In 1996, our late founder Terry Hallman pitched his concept of a people-centered form of economics…
Jeff Mowatt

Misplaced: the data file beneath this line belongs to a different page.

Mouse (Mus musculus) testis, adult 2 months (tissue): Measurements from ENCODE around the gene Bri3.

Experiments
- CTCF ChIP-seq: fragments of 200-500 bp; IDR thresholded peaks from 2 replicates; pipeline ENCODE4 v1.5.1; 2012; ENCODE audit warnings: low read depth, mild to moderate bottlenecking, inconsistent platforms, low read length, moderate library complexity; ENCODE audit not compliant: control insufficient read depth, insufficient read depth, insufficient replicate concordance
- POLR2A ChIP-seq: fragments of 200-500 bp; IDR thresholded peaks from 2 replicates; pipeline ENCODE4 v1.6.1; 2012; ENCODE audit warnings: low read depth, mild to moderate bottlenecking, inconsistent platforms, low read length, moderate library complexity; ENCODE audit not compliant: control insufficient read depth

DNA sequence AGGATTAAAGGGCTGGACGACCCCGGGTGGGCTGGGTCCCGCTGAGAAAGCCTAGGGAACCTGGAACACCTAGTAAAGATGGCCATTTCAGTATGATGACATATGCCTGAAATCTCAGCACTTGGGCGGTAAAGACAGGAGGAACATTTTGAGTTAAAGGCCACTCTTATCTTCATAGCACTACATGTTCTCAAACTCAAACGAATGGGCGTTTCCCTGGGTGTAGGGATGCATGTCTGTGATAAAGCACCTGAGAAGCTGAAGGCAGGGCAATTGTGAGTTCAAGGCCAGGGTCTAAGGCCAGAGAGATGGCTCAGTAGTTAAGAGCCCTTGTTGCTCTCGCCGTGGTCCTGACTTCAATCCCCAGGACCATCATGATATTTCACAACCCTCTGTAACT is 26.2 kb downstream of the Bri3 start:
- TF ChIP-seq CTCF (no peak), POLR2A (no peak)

Hi Jeff, thanks for this, I’m glad to learn about this — I looked at your slides. I’m 100% with you on putting people at the center, of course, and I agree that the myopic focus on numbers is a problem. The numbers are measures of how some narratives are performing in one or another way, may it be GDP, profit, employment, health or something else. Just looking at the numbers means focusing on fiddling the knobs to optimize the machine. When the narrative is dysfunctional, tuning it won’t help. For example, if we would change “job” from meaning “employment” to “the consumer’s service for earning a living” it still describes correctly what “job” means but it’s reframed, a new narrative applies (labor market is now a service market where the worker is the customer) and the numbers we use today for everything “job” are irrelevant (they aren’t helping us much, anyway). I think numbers are still essential, though. If we organize ourselves with common narratives that people find meaningful, the numbers will be meaningful, too. I am suggesting that family and friends must not only be accounted for in economics, but also seen as meaning and purpose, while dealing with things — objects and ideas — provide the means. Today, economists say “it’s essential that people have family and friends because it drives the economy” — they don’t have a mathematical language for saying anything else. I am proposing a simple mathematical add-on to economics which enables them to say “it’s essential that people earn an income so that they can care for family and friends”. So I’m embracing numbers here, but I’m introducing a new dimension of economics for I-Thou where trade and exchange aren’t permitted. As soon as you start trading friendship it stops being “thou” and becomes “it”, for example trading love and intimacy (Thou-type words) it becomes “prostitution” (It-type word). Present economics can’t do that, which is why everything it touches becomes an “it”. I’m saying we can do better. It’s one of the ideas my notion of a people-centered economy builds on

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